Adam Armit

Manager, Live Entertainment and Venue Marketing
Maple Leaf Sports & Entertainment

By Rob Knapp

Q & A With A Gen Next Honoree

Adam Armit traveled from his home in rural Ontario to Winnipeg, Manitoba, as a high schooler for his first “real” concert, to see Aerosmith in 2005 at the MTS Centre. It was a big night, but it was about more than the music.

“We had the worst seats in the house. I could touch the back wall in the 300 level,” Armit remembered. “But it changed everything. It was amazing. Everybody’s watching the show, and I was sitting there looking at the audio mix and the rigging and going, ‘How do they have this in Edmonton tomorrow and a hockey game here?’”

“I thought, ‘It would be cool to work here one day, but that’s never going to happen,’” Armit said, but he was indeed bound for the venues biz. Now he’s part of the Maple Leaf Sports & Entertainment team that makes Toronto’s Scotiabank Arena the capital of Canadian concerts; the 19,800-capacity arena ranked No. 8 on VenuesNow’s 2019 Top Stops list in the 15,001-30,000 Capacity category, selling 827,480 tickets and grossing $70 million on 69 shows.

Armit was oriented toward music even before Steven Tyler and Joe Perry helped show him his calling. “My family was very musical. We were that typical family that went out caroling,” he said.

When his father offered him the chance to take over DJ duties at a party before Armit’s aunt got married, he gave it a spin and enjoyed it. He became the kid who DJ’d the high school prom before he was old enough to attend.

Also, “it got the entrepreneurship bug going with me,” Armit said. “I wanted to keep on going and building it and seeing what I could do with that.”

He started a DJ business, working weddings and school dances and adding to his equipment as he went along. He noticed a festival “that had all the infrastructure in place — they had a big tent, they had the fencing, they had the Porta-Johns, they had the stage, they had the audio,” but didn’t have entertainment, so he reached out to them. By age 17, he was director of entertainment and booking bands for the event.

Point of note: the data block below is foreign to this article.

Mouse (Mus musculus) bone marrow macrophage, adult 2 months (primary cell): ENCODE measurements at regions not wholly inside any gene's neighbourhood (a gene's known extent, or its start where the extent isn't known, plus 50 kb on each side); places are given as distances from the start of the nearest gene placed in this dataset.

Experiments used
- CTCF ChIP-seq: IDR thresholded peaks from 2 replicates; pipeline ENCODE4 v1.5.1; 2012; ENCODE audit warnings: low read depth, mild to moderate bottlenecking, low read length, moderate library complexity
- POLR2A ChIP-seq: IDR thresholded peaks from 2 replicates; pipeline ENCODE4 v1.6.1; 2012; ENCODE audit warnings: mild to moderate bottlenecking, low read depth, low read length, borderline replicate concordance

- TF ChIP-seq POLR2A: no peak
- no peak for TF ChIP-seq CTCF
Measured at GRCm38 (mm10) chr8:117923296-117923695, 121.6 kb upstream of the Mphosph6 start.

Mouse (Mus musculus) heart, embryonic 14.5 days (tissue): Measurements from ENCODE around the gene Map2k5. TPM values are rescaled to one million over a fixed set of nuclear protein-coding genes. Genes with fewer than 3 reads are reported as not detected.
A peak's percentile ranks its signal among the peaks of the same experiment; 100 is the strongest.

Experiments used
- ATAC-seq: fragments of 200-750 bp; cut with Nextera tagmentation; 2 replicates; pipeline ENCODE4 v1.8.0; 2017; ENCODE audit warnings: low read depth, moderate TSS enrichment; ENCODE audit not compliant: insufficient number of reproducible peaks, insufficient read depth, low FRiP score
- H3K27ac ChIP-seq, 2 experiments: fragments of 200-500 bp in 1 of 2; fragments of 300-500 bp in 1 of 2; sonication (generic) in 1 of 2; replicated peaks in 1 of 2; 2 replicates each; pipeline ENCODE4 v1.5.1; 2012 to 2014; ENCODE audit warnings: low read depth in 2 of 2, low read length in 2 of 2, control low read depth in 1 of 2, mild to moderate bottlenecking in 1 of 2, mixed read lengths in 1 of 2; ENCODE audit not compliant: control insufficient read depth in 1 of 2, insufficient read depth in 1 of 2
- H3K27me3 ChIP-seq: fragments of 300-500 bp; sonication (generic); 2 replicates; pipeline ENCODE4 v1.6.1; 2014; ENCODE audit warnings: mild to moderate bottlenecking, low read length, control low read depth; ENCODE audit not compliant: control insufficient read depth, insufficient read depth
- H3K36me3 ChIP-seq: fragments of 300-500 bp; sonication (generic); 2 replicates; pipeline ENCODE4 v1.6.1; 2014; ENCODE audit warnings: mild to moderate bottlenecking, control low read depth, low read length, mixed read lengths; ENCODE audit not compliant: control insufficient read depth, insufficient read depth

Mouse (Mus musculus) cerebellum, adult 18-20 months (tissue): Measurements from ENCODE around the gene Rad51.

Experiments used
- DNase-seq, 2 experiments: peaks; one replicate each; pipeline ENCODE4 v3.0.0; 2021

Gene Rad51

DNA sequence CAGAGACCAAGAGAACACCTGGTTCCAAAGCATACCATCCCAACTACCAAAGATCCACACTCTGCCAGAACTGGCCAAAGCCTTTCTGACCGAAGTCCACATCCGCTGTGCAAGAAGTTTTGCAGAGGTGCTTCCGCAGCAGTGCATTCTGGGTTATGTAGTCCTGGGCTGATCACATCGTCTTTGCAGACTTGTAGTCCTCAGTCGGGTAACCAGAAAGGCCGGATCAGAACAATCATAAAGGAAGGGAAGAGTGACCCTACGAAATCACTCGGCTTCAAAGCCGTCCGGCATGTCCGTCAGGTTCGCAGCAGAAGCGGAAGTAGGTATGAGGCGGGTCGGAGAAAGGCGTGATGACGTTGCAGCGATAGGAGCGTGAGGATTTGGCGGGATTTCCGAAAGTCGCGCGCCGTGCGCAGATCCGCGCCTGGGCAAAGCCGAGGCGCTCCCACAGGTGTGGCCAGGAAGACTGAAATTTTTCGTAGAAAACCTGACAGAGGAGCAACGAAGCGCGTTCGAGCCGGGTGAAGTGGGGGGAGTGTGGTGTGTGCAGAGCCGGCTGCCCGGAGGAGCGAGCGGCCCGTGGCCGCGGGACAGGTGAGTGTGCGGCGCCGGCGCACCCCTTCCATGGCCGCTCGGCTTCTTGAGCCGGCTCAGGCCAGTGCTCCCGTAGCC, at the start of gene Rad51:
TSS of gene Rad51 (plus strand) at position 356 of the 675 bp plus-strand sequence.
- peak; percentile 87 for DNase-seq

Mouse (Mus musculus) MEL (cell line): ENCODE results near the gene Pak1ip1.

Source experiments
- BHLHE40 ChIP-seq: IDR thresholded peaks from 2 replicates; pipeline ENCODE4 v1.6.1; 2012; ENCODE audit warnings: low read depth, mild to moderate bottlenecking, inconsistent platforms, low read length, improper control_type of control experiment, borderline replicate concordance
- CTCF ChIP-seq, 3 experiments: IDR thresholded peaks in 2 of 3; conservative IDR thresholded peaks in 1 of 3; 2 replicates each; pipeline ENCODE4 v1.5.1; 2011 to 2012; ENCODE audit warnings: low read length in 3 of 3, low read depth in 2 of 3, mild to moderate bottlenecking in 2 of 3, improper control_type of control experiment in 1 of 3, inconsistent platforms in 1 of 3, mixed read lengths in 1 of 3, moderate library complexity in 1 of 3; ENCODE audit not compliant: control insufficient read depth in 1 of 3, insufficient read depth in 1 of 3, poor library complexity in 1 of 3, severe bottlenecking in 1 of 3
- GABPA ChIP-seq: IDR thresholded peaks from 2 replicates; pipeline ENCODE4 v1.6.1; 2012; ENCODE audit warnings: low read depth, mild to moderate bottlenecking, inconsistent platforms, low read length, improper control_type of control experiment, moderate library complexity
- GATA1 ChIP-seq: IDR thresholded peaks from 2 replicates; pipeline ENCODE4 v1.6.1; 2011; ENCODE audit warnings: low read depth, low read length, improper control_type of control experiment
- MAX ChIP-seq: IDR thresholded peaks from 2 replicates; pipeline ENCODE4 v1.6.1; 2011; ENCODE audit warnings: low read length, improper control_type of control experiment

“I learned that landscape of what an agent does, what management does, all that sort of thing,” Armit said, “and I just started using the name of the festival to get me in the door with some agencies to book bands.”

That led him to promoting concerts on his own, eventually through a company he started, Go Live Entertainment, as he expanded beyond Ontario into other parts of the country. “But as we know, being a promoter, it’s a risky business,” Armit said. “You win some, you lose more.” So he took a job with SDI Marketing and spent five years there overseeing live entertainment initiatives, music strategy development and integration, and live event production for brands.

“We would work with Pepsi and one of their brands, Mountain Dew, and would put on shows for those guys,” he said. For one, “we built the world’s largest inflatable Pepsi bottle in downtown Toronto and then we put concerts in it.” For the Dew Tour Am Series, “we brought a stage to the base of a mountain in (British Columbia) and we put on a rock show after a ski and snowboard competition.”

By the time he arrived at MLSE nearly four years ago, Armit was a Swiss Army knife of live entertainment skills and, just as important, contacts. “The nice thing about the Canadian music industry, north of the border, is it’s a bit more condensed, right?” he said. “So it’s less agents, it’s a smaller community where, by the time I was at MLSE, there were already certain people in the industry that I already knew, which was very helpful.”

So while he makes the magic happen at Scotiabank Arena and Toronto’s Coca-Cola Coliseum, MLSE’s 9,000-capacity arena, Armit continues to add contacts, though with an organic approach. “Networking is the most important thing you’ll ever do, but networking for the sake of networking, I think, is a little contradictory,” he said. “I absolutely despise those networking events where it’s just people in a room handing out business cards to each other. I don’t find there being any value in that.”

“I like to go make friends in the industry as opposed to business connections,” Armit said, “and at the end of the day they merge to be the same thing.”